Sunday, February 26, 2017

Learning From Doing: Part 2

Hey running friends! It's February 26 and, coincidentally, today's long run was 26 km. One word to sum it up: ouch. But I had a few thoughts to keep me going which I figured I'd share with y'all here.

Garbage in, garbage out
Today's run was pretty sluggish overall, which came as a surprise since last weekend's 23 km long run felt generally okay. The only thing I could chalk it up to was having a friend in town last week, which meant eating a little worse and drinking a little more than usual over a seven day average. I'm not saying my eating habits are great anyway (this body ain't no temple, that is for certain), but after slogging through the first 16 km, and then bonking hard between 17 and 19 km this morning, I figured my poor nutritional habits from the last few days probably played at least a small part. 

Run the tangents
My GPS map from the Royal Victoria Marathon in 2009:
the longest distance I have ever run in my life. Ever.
I ran my first marathon in 2009. A marathon distance is, of course, 42.2 km. My actual distance covered in that race, based on my Garmin GPS data: 42.7 km. That's right - a whole half a km more than necessary. Ever since then, I've learned to run the tangents: the shortest distance or line in the curves/corners. Around every bend and every curve, I reevaluate and change things up to make sure I'm running the shortest distance possible for that route because - let's face it - these long runs are ass kickers and I don't want to be running any longer than absolutely necessary.

Love those hills
Okay, so maybe "love" is a strong word. But I'm a firm believer that every hill, while daunting, is a moment of fantastic opportunity - to set a new goal e.g. to jog or run the entire hill without stopping, to refocus one's position in a race e.g. to try and pass someone up ahead, or to decide what you're made of e.g. to walk or run. Next time you find yourself looking upwards at another bridge or incline, instead of thinking, "Oh holy jeebus", try thinking, "I'm gonna own you." It's an attitude adjustment, for sure, but you might just surprise yourself in how you approach that hill. If nothing else, remember: for every up, there's a down. So, there's that to look forward to. Right? Ahh, the yin and yang of running.

Today's run: 26 km long run. Weather: started out around 2°C and overcast, but warmed up to about 6°C with scattered sunshine by the time I was done (yup, I'm pretty slow). Feeling: tired but good. Looking forward to the distance backing off next week... "only" 19 km scheduled for the long run, yippee!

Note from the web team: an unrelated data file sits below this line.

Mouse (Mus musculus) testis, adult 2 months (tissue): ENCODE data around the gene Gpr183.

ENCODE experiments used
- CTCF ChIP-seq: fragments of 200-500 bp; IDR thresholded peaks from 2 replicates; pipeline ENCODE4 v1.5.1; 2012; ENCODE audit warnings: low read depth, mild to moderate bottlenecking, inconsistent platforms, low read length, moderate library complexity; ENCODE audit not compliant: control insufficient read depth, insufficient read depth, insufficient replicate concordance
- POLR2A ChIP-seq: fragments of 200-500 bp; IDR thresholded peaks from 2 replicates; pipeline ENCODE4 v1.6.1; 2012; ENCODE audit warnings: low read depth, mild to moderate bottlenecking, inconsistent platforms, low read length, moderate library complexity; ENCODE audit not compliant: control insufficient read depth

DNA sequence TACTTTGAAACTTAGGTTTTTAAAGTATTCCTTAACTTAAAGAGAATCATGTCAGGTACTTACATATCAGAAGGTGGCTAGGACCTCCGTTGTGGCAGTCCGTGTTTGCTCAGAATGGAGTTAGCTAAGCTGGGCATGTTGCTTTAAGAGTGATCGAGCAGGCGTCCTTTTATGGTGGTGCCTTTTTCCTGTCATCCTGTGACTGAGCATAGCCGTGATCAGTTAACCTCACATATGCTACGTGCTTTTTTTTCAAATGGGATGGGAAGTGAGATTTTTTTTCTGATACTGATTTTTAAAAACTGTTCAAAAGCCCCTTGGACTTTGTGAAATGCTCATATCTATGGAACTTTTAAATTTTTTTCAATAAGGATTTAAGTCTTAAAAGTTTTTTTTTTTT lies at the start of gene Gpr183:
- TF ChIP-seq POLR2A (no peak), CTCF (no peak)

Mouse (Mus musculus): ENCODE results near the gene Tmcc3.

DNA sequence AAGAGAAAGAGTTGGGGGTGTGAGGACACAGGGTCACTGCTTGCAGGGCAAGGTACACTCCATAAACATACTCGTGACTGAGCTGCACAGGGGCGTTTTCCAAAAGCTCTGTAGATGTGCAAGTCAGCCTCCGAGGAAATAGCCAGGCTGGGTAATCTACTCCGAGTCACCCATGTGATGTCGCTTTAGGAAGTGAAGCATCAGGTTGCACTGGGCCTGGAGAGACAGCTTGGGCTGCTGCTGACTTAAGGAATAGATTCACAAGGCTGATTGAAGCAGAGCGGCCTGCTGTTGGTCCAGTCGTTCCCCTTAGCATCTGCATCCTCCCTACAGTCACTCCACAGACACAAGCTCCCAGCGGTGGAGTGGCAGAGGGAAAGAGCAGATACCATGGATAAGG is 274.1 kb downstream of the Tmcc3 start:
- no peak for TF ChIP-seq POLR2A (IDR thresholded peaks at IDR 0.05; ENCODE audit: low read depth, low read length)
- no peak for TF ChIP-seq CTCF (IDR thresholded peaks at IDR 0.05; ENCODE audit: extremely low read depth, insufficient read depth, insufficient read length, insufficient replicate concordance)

Sunday, February 12, 2017

Learning From Doing

I'm up to 19 km on my long runs, so I've had a lot of time out there to think about what's helped me be successful in completing the marathons I've run over the years. Here's what I've discovered.

Stick to the schedule
A general rule in increasing to long distances is to not run more than roughly 10% of the distance you ran the week before (although there is some debate about the validity of this rule, generally I think this can be a sensible starting point). Marathon training programs are designed to gradually increase the distance a person is running from week to week. Skipping a run here or there is one thing, but to miss a week or two, or even a long run here and there, can easily throw your schedule off track. Hey, life happens and sometimes it's not possible to make every training run. Learn how to adapt, but get the mileage in as needed.

Go the distance...
I've been out on my share of long runs where I get to a certain point, and all I want to do is totally ditch. I will admit, I have been tempted more than once in the middle of a long run to just hop on a bus or flag down a taxi and go home. But somehow, I've forced myself to stay on my feet and make the distance for that day. Sometimes it's by telling myself to just make it to the next kilometre, or next walk break. Sometimes, I need it to be even simpler - like, committing to one step at a time. I'm a firm believer that whatever you need to tell yourself at that time, that day, in that run to keep going, is exactly what you need to hear

...unless your body is saying otherwise
When I got injured in 2012 training for #3, it was devastating. But that injury didn't come without its warning signs. Fatigue, pain... these are all precursors to injury and they should not be ignored. 

Be open
In running, there will be good days, and there will be bad days. And very rarely have the rest of the days been just "okay" or "meh". I've found running is either glorious, or heartbreaking. Incredible, or soul-sucking. For all the awe-inspiring runs I've had, I've had just as many that were plain awful. But you know what? I learned something from all of them. I became stronger. I found confidence, courage, belief - and more - simply by putting my shoes on and going out there. As long as you are open to the possibility of what running can bring, I believe you will gain as much or more than you give.

Be kind to yourself
Lastly, running can be hard to do - not just for beginners, but for everyone. It doesn't matter whether you're starting from scratch, or if you've been running for years. Struggles befall us all - in life, and in running. Don't forget that this is something you are doing for yourself, to be fitter, healthier. So remember that. If the going gets tough, give yourself a break... and then get back out there the next day.

What are the things you've learned while training?